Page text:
In the first stanza, through the portrayal of the growing trees as both cheerful and melancholy, the speaker purposefully reveals the meaninglessness of life. Larkin illustrates the trees as “coming into leaf”. He uses the “leaf” as a symbol of life and conveys a connotation of hope and life. Through this, he establishes an image of freshness, birth, and liveliness. He further strengthens this lively mood as he describes the comforting view of “recent buds [which] relax and spread”. He uses sibilance to effectively provoke the idea of the sound of rustling tree leaves, signifying life and youth. Therefore, the speaker further emphasizes the vivacious image of the bustling trees, and enhances the encouraging, hopeful atmosphere. However, immediately after, the speaker replies in saying that “their greenness is a kind of grief”. Larkin uses the alliteration of “greenness” and “grief” to highlight that such beauty of life is a “grief” because it is transient. Furthermore, he uses the word grief to create a rhyming couplet of “leaf” in the first line and “grief” in the last line of stanza.
This rhyming couplet really contrasts the two distinct examples of positivity and pessimism, further highlighting that the speaker has an idea of equivocation between what he feels about life. In the second stanza, the speaker reiterates that trees that from the outside seem young, in fact, age and eventually must die, demonstrating that the speaker feels and knows of the inevitability of death. He questions the immortality of trees in comparison to the linear lives of humans, as he asks, “is it that they are born again and we grow old?”. Through the use of the phrases “born again” signifying fresh renewal and “grow old” signifying death, the speaker reveals the idea of contrast between youth and age. The speaker deliberately utilizes the punctuation of question mark to reveal his introspective and almost cerebrated tone to show how he is thinking about all the times in his life. Through the word choice “rings of grain”, the speaker implies that despite the new and clean appearance, the trees are growing old inside, the theme of contrast between youth and age.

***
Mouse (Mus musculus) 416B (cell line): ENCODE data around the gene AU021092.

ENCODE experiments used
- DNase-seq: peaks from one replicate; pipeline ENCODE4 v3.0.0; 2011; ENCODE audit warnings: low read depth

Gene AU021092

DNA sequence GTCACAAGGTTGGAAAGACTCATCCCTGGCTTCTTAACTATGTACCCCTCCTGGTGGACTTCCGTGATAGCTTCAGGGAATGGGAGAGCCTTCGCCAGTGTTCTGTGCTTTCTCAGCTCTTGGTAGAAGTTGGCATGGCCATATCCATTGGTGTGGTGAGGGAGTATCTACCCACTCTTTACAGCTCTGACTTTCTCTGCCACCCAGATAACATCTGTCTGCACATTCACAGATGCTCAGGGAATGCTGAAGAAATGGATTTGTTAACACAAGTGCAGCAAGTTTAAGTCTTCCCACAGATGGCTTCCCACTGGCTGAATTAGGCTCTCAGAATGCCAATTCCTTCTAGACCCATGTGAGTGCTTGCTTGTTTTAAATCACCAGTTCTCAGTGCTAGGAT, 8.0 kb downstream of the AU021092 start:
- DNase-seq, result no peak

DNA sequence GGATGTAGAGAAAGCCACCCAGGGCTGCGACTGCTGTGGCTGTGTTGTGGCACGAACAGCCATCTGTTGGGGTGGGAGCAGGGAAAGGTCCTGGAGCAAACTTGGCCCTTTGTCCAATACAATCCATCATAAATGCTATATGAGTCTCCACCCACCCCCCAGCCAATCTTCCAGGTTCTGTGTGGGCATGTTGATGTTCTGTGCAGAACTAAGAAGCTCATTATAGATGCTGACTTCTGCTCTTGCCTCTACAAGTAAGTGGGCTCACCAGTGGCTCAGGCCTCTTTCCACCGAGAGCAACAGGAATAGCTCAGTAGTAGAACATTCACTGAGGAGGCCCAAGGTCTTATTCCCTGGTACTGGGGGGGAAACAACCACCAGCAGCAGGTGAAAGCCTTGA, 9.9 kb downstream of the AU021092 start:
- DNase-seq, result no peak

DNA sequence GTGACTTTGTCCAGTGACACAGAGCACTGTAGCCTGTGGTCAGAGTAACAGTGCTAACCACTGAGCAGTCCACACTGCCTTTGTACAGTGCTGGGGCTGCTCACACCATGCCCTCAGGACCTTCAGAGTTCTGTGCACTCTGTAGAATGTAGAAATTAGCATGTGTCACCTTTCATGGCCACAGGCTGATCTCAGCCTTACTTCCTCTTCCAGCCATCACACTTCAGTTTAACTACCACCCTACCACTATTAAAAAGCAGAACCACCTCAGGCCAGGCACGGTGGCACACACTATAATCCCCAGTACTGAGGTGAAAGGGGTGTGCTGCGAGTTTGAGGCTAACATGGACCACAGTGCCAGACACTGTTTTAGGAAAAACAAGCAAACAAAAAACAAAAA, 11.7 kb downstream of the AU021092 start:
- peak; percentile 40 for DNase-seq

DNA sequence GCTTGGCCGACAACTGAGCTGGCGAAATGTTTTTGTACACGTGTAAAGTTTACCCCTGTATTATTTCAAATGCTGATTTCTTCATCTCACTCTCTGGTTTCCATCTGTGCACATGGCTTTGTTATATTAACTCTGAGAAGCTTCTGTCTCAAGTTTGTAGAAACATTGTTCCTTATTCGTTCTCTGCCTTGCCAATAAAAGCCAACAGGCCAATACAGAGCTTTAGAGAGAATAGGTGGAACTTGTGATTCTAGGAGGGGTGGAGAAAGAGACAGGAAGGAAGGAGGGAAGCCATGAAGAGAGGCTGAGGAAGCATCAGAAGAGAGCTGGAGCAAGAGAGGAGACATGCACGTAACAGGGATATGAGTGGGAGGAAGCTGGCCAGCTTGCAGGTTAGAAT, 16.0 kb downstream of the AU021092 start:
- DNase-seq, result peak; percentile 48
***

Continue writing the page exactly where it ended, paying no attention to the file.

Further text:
The reader can also interpret this expression of the poet in a separate way: the speaker is using the trees as a metaphor for humans. As trees outwardly seem lively but inwardly grow old and die, the speaker is almost mocking them compared to humans who try to make the most out of their lives. Through such pessimistic tone, we see that the speaker hints that death is inevitable and because of it lines his melancholy attitude towards life showing that he thinks it is meaningless. In the final stanza, the speaker shows his admiration for the trees that always try to relive and renew themselves, in contrast to his own reluctance to try and relive life. He uses the phrase “yet still”, which implies a change of tone from pessimism to a more positive one.
The speaker compares the trees with “unresting castles”. The speaker uses this metaphor to create an image of masculinity and strength, like their branches were turrets. Additionally, Larkin’s repetition of the onomatopoeia “afresh” further enhances the sound of tree leaves bustling and rustling by the wind, thereby signifying life again. Through this onomatopoeia, the speaker thinks of images of nature and hope, and the imagery Larkin uses is symbolic of the trees’ continuous, unwavering life and renewal.